If You're Stopped By Police:
- You have a right to remain silent. If you wish to remain silent, tell the officer.
- Stay calm. Don't run. Don't argue, resist or obstruct the police. Keep your hands where police can see them.
- Ask if you're free to leave. If yes, calmly and silently walk away.
- You do not have to consent to a search of yourself or your belongings.
If You're Stopped In Your Car:
- Stop the car in a safe place as quickly as possible. Turn off the car, turn on the internal light, open the window part-way and place your hands on the wheel.
- Upon request, show police your driver's license, registration, and proof of insurance.
- If an officer asks to search your car, you can refuse. But if police believe your car contains evidence of a crime, they can search without your consent.
- Both driver and passengers have the right to remain silent. If you're a passenger, you can ask if you're free to leave. If yes, silently leave.
If The Police Come To Your Home:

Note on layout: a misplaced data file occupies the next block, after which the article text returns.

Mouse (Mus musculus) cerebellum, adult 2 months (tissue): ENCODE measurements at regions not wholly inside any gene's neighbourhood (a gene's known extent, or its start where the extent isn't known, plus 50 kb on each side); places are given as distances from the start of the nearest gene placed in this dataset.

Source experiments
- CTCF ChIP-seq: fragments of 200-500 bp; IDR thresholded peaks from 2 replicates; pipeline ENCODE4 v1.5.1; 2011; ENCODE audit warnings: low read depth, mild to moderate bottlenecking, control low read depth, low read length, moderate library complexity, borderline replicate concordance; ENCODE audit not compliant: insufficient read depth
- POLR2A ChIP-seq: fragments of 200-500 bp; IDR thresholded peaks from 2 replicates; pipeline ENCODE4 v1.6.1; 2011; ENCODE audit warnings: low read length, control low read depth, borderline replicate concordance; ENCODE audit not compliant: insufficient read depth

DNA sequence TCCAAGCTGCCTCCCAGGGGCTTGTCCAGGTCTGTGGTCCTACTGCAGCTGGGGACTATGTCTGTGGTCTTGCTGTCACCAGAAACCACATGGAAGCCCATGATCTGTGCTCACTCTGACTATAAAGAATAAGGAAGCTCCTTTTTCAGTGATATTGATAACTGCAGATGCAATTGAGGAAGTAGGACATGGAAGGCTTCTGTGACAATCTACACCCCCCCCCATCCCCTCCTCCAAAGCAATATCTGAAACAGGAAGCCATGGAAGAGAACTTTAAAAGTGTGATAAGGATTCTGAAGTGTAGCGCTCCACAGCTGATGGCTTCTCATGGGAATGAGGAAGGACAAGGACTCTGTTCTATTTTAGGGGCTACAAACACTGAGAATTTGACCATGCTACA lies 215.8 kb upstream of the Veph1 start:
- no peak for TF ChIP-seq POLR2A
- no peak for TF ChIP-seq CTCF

- You do not have to let them in unless they have a warrant.
- Ask them to show you the warrant. Officers can only search the areas and for the items listed on the warrant. An arrest warrant allows police to enter the home of the person listed on the warrant if they believe the person is inside.
- Even if officers have a warrant, you may remain silent. If you choose to speak, step outside and close the door.
If You're Arrested:
- Do not resist arrest.
- Say you wish to remain silent and ask for a lawyer. If you can't afford a lawyer, you have the right to free representation.
- Don't say anything, sign anything, or make any decisions without a lawyer.
- You have the right to make a local phone call. The police cannot listen if you call a lawyer.
If You Feel Your Rights Have Been Violated:
- As soon as you are able, write down the officers' badges and patrol car numbers, which agency the officers were from, and any other details you remember.
- Get contact information for witnesses.
- If you're injured, seek medical attention immediately and take photographs of your injuries.
- File a written complaint with the agency's internal affairs division and civilian complaint board.
This information is not intended as legal advice. Some state laws may vary. Separate rules apply at checkpoints and when entering the U.S. (including at airports) —Updated July 2020—